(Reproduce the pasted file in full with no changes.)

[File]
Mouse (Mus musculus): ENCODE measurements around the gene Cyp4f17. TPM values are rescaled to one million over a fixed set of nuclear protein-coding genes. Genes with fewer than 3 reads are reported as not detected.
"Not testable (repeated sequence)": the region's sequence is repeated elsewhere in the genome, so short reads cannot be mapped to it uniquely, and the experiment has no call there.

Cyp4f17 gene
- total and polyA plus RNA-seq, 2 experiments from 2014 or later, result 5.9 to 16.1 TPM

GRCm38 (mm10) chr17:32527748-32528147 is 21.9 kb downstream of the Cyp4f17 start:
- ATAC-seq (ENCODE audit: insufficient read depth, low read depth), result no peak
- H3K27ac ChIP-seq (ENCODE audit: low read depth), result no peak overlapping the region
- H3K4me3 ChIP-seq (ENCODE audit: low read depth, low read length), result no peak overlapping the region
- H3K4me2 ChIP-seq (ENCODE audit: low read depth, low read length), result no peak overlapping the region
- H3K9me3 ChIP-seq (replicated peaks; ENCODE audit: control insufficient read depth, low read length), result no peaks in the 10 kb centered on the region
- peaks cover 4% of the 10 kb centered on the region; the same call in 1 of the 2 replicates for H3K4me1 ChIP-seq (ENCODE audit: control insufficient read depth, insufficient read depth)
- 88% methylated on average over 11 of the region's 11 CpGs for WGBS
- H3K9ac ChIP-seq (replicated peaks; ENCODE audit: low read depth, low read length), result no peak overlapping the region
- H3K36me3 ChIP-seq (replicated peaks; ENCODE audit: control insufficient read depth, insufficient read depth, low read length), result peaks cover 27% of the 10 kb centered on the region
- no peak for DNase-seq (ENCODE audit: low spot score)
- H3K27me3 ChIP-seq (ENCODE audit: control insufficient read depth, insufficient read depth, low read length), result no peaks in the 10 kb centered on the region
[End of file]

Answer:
Mouse (Mus musculus): ENCODE measurements around the gene Cyp4f17. TPM values are rescaled to one million over a fixed set of nuclear protein-coding genes. Genes with fewer than 3 reads are reported as not detected.
"Not testable (repeated sequence)": the region's sequence is repeated elsewhere in the genome, so short reads cannot be mapped to it uniquely, and the experiment has no call there.

Cyp4f17 gene
- total and polyA plus RNA-seq, 2 experiments from 2014 or later, result 5.9 to 16.1 TPM

GRCm38 (mm10) chr17:32527748-32528147 is 21.9 kb downstream of the Cyp4f17 start:
- ATAC-seq (ENCODE audit: insufficient read depth, low read depth), result no peak
- H3K27ac ChIP-seq (ENCODE audit: low read depth), result no peak overlapping the region
- H3K4me3 ChIP-seq (ENCODE audit: low read depth, low read length), result no peak overlapping the region
- H3K4me2 ChIP-seq (ENCODE audit: low read depth, low read length), result no peak overlapping the region
- H3K9me3 ChIP-seq (replicated peaks; ENCODE audit: control insufficient read depth, low read length), result no peaks in the 10 kb centered on the region
- peaks cover 4% of the 10 kb centered on the region; the same call in 1 of the 2 replicates for H3K4me1 ChIP-seq (ENCODE audit: control insufficient read depth, insufficient read depth)
- 88% methylated on average over 11 of the region's 11 CpGs for WGBS
- H3K9ac ChIP-seq (replicated peaks; ENCODE audit: low read depth, low read length), result no peak overlapping the region
- H3K36me3 ChIP-seq (replicated peaks; ENCODE audit: control insufficient read depth, insufficient read depth, low read length), result peaks cover 27% of the 10 kb centered on the region
- no peak for DNase-seq (ENCODE audit: low spot score)
- H3K27me3 ChIP-seq (ENCODE audit: control insufficient read depth, insufficient read depth, low read length), result no peaks in the 10 kb centered on the region